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N2 - Objective: To develop guidelines for the management of QT prolongation after citalopram overdose, including decontamination with single-dose activated charcoal (SDAC) and cardiac monitoring. Design: Simulation study using a previously developed pharmacokinetic-pharmacodynamic (PKPD) model which predicted the time-course of QT prolongation and the effect of citalopram dose and use of SDAC on QT prolongation. Main measures and results: The previously developed PKPD model was used to address the following in patients following citalopram overdose: (1) Above what dose should patients be decontaminated? (2) Above what dose should patients have cardiac monitoring? (3) For what period of time should patients be monitored? The primary outcome was QT,RR combinations above an abnormal threshold as a surrogate predictor of torsades de pointes. Simulations were performed using MATLAB for an overdose patient with typical demographics: 30-year-old female with a heart rate of 79 bpm taking citalopram therapeutically. The simulations showed: (1) There was significant benefit associated with the administration of SDAC to patients following citalopram overdose ingesting > 600 mg; (2) With citalopram overdoses > 1,000 mg it was advisable to give SDAC and cardiac monitor the patient; (3) The risk of developing future abnormal QT,RR combinations was less than 1% in patients with normal QT,RR combinations up to 13 h post-dose, so the minimum monitoring time for citalopram overdoses > 1,000 mg should be 13 h. Recommended dose levels for intervention should be lowered in older patients and patients with tachycardia, while men are less sensitive to QT prolongation. Conclusions: Guidelines for the management of QT prolongation after citalopram overdose were developed. We believe the model will help clinicians to decide which patients to decontaminate and monitor. � Springer-Verlag 2006.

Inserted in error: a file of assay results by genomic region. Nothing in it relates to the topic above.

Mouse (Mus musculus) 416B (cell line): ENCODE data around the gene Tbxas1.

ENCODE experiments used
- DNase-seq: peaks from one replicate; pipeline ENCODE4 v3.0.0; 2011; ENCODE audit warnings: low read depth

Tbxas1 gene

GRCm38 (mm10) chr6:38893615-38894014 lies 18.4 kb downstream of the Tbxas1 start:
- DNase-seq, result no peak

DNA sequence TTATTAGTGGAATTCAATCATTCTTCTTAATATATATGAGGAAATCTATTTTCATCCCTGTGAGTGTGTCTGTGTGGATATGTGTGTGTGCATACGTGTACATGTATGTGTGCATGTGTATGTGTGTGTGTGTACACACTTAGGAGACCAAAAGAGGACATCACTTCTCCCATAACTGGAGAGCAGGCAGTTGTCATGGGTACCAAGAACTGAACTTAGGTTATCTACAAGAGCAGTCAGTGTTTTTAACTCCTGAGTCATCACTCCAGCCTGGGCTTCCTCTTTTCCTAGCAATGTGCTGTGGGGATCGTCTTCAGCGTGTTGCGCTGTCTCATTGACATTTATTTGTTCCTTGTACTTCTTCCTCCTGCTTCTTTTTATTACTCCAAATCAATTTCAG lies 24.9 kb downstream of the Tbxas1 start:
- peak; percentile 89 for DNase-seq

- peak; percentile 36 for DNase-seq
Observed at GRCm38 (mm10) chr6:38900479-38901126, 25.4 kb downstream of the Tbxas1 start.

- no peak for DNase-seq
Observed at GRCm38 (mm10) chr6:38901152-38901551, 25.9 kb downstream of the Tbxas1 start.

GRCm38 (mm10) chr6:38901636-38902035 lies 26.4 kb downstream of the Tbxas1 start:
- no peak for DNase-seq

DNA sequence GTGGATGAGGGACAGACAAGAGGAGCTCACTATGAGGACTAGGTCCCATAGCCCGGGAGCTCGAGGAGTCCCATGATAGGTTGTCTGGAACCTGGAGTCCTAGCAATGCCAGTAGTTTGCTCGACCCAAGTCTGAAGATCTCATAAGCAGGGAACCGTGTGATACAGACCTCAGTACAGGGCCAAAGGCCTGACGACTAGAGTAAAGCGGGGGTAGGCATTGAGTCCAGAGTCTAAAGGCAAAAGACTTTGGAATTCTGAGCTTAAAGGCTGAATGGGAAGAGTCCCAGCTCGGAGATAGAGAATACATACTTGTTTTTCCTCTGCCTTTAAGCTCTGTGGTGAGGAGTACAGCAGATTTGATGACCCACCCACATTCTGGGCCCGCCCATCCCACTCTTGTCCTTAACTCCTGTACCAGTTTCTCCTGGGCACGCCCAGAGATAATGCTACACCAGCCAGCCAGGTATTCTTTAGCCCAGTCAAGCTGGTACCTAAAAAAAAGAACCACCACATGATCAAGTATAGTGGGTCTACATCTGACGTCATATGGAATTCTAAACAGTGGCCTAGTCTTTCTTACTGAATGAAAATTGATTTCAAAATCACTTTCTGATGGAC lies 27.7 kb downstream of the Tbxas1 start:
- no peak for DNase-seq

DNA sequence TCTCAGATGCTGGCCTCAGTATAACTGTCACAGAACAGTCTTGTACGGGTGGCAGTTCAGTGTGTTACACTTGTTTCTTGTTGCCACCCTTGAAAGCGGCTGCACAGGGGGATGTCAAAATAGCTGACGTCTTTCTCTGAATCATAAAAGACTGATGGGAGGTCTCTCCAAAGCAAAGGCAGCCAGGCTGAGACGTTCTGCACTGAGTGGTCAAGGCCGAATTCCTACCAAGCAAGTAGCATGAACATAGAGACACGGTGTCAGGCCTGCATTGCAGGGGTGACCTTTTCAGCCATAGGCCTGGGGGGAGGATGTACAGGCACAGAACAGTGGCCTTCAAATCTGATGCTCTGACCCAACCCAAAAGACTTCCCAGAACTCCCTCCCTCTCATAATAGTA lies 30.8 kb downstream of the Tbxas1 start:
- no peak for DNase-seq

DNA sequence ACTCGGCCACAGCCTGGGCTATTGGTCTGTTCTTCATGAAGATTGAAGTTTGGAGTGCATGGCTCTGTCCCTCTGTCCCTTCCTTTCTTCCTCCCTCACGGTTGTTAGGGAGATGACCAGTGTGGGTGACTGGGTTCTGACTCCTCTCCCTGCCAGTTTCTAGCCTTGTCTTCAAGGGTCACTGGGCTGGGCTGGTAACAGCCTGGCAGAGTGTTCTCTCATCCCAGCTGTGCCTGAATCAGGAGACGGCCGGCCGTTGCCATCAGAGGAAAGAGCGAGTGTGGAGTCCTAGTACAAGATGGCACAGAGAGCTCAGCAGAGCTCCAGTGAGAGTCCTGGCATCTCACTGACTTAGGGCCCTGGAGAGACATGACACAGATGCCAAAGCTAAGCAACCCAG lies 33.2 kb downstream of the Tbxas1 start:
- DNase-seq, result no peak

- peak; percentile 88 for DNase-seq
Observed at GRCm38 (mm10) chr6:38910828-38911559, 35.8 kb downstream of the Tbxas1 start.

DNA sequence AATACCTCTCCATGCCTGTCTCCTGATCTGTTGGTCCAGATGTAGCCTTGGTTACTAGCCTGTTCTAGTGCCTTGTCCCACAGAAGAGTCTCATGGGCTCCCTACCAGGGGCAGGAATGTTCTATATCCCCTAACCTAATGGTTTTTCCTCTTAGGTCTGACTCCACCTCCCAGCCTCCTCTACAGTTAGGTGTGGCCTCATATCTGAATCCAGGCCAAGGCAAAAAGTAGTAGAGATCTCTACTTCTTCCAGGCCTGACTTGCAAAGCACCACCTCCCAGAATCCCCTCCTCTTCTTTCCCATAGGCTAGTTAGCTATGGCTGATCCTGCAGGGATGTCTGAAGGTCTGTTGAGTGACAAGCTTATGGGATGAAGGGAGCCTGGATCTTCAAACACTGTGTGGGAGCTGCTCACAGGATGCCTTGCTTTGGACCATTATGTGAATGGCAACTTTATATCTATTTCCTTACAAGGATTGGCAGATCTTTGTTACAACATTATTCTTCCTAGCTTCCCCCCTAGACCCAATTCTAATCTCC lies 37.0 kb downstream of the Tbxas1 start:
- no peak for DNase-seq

AB - Objective: To develop guidelines for the management of QT prolongation after citalopram overdose, including decontamination with single-dose activated charcoal (SDAC) and cardiac monitoring. Design: Simulation study using a previously developed pharmacokinetic-pharmacodynamic (PKPD) model which predicted the time-course of QT prolongation and the effect of citalopram dose and use of SDAC on QT prolongation. Main measures and results: The previously developed PKPD model was used to address the following in patients following citalopram overdose: (1) Above what dose should patients be decontaminated? (2) Above what dose should patients have cardiac monitoring? (3) For what period of time should patients be monitored? The primary outcome was QT,RR combinations above an abnormal threshold as a surrogate predictor of torsades de pointes. Simulations were performed using MATLAB for an overdose patient with typical demographics: 30-year-old female with a heart rate of 79 bpm taking citalopram therapeutically. The simulations showed: (1) There was significant benefit associated with the administration of SDAC to patients following citalopram overdose ingesting > 600 mg; (2) With citalopram overdoses > 1,000 mg it was advisable to give SDAC and cardiac monitor the patient; (3) The risk of developing future abnormal QT,RR combinations was less than 1% in patients with normal QT,RR combinations up to 13 h post-dose, so the minimum monitoring time for citalopram overdoses > 1,000 mg should be 13 h. Recommended dose levels for intervention should be lowered in older patients and patients with tachycardia, while men are less sensitive to QT prolongation. Conclusions: Guidelines for the management of QT prolongation after citalopram overdose were developed. We believe the model will help clinicians to decide which patients to decontaminate and monitor. � Springer-Verlag 2006.